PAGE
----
A Cafe Chat with Author Laura Sibson, by Lindsay Bandy

Eastern PA SCBWI member Laura Sibson’s newest book, Edie In Between, was released in August. Our PAL Coordinator, Lindsay Bandy, recently had a chance to catch up with Laura at our virtual café. Here’s what they had to say.

Lindsay: Hi there, Laura, and welcome to the Eastern Penn Points Café! Can we get you something to drink? 

Laura: Thanks for having me, Lindsay. How about a latte? It’s been a while since I’ve had one of those. 

Lindsay: And how about a little something to munch on, too? 

Laura: Ooh, really? Chocolate croissant, please! Now I’ve got my fave items for a productive writing session.

Lindsay: Perfect! Coffee and a cheese Danish will do the trick for me. Soooo, congratulations on your newest book, Edie in Between! I’m so excited to talk with you about Edie’s story. Can you introduce her to our readers in five adjectives? 

Laura: Determined, Logical, Reluctant, Grieving, Resourceful

Lindsay: Okay, let’s talk about that stunning, retro-tarot-card-inspired cover! Can you tell us a little bit about how tarot cards play into the story?

Laura: First of all, big shoutout to Lisa Sterle who illustrated the cover. Among many other things, she created the fabulous Modern Witch Tarot deck. As for tarot in the book, at the beginning of the story Edie is struggling over the loss of her mother and is reluctant to embrace her magic. She meets Rhia at the local occult shop, who gives her a tarot card that proves to be illuminating for Edie. Tarot does not play a huge part in the book but rather symbolizes Edie’s acceptance of this magical world she inhabits.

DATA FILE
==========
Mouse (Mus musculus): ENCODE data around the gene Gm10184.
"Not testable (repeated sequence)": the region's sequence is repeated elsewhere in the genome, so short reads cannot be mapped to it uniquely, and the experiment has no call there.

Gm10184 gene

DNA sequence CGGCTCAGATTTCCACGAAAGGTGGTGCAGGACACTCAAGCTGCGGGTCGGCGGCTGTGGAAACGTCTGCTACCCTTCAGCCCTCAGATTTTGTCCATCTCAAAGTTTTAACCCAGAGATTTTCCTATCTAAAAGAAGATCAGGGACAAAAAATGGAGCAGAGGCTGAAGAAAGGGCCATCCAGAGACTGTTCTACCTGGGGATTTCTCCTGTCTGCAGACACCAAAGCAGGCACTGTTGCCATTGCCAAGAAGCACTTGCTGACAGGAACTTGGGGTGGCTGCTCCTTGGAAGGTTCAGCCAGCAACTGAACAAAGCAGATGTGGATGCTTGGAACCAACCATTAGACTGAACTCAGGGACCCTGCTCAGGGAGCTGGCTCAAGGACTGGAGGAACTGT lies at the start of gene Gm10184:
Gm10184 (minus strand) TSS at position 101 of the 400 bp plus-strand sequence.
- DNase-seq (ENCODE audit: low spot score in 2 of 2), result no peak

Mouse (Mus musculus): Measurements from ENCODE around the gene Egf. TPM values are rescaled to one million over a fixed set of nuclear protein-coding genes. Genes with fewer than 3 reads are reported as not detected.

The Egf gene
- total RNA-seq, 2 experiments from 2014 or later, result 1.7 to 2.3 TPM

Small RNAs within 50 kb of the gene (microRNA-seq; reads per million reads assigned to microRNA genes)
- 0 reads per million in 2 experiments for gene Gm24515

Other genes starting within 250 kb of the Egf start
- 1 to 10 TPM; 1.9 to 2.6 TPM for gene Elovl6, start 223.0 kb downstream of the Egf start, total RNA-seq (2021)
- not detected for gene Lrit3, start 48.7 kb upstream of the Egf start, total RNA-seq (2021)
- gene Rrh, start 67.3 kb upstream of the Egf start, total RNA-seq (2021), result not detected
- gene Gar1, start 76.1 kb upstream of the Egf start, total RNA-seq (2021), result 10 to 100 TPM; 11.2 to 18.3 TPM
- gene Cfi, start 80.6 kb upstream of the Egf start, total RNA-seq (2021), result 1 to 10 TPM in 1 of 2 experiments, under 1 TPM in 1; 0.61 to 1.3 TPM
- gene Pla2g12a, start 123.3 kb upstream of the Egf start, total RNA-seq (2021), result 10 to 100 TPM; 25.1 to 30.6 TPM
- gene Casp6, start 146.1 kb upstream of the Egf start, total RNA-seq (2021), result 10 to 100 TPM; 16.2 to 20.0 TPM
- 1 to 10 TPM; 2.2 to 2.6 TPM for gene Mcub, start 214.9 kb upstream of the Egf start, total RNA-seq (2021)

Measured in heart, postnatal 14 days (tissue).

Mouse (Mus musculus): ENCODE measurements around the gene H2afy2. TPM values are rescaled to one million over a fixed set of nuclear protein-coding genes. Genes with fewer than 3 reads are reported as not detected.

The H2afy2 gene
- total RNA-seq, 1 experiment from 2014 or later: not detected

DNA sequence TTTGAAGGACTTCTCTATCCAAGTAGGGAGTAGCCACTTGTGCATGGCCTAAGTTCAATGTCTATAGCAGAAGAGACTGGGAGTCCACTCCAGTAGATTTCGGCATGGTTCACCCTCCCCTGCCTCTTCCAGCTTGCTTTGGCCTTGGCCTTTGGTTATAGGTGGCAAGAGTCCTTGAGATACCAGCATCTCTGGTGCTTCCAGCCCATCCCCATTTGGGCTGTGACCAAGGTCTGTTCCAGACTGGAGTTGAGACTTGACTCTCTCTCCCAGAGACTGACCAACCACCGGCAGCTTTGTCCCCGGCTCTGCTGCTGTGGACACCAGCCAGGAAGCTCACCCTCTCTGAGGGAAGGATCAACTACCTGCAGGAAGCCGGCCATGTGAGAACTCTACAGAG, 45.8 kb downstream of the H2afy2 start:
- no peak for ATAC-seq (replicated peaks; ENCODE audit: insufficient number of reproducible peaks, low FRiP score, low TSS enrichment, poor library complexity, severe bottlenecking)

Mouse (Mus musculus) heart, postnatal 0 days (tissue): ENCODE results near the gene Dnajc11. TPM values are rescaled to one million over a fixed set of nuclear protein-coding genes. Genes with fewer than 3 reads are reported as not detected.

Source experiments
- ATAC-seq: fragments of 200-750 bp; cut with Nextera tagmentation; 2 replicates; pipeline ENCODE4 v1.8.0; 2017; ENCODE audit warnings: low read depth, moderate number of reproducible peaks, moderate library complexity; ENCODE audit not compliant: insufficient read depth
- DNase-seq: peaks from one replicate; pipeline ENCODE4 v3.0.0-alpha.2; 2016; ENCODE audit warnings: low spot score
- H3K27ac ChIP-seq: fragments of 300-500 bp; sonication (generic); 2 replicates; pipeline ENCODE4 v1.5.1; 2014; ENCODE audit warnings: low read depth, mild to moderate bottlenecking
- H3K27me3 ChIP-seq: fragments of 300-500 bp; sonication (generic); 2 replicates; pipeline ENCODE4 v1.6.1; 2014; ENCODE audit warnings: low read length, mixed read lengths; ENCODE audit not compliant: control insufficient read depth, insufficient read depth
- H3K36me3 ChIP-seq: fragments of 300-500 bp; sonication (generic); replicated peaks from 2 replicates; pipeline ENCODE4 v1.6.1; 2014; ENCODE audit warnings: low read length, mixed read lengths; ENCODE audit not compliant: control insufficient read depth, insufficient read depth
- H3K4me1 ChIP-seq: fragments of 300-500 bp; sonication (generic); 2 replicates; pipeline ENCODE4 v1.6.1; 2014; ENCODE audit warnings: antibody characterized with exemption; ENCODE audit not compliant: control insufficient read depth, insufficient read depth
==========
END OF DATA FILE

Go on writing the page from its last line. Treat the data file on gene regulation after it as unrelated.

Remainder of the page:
Lindsay: Did you have any special “aha” moments while writing this story? 

Laura: Yes! There was a revelation that occurred in the drafting that completely surprised me. But I can’t tell you because it’s a surprise for readers as well. 

Lindsay: Which of the characters is most like you?  

Laura: Probably Edie. I love to run and use my running to process my thoughts and feelings and to enjoy nature. And I’d like to think I’m as determined as Edie. After all, it took me 10 years from the time I started writing fiction until I got published. But I think my emotions are more on the surface than they are for Edie. 

Lindsay: Who were some of your favorite book/movie/TV witches growing up? 

Laura: Practical Magic by Alice Hoffman. I love that my editor calls my book Practical Magic for the modern day, but I don’t come close to Hoffman’s brilliance. I also loved the TV show Charmed, Willow in Buffy, and the movie The Craft, and Hermione, of course. 

Lindsay: If you could cast a spell on your writing process, what difficult aspect would you choose to make magically easier? 

Laura: Plot! I generally come to a story with a sense of the character’s emotional world, but I always struggle with creating a concrete plot. Sadly, for me, characters can’t sit around and emote all day. 

Lindsay: Well, we are in the same boat, Laura. If you come across that spell, please, please, please cast it upon my writing desk, too! I think it’s really helpful for prepublished writers to know that even successful writers have trouble spots or aspects of writing that come more easily than others. Speaking of which, what’s the best writing advice you’ve received?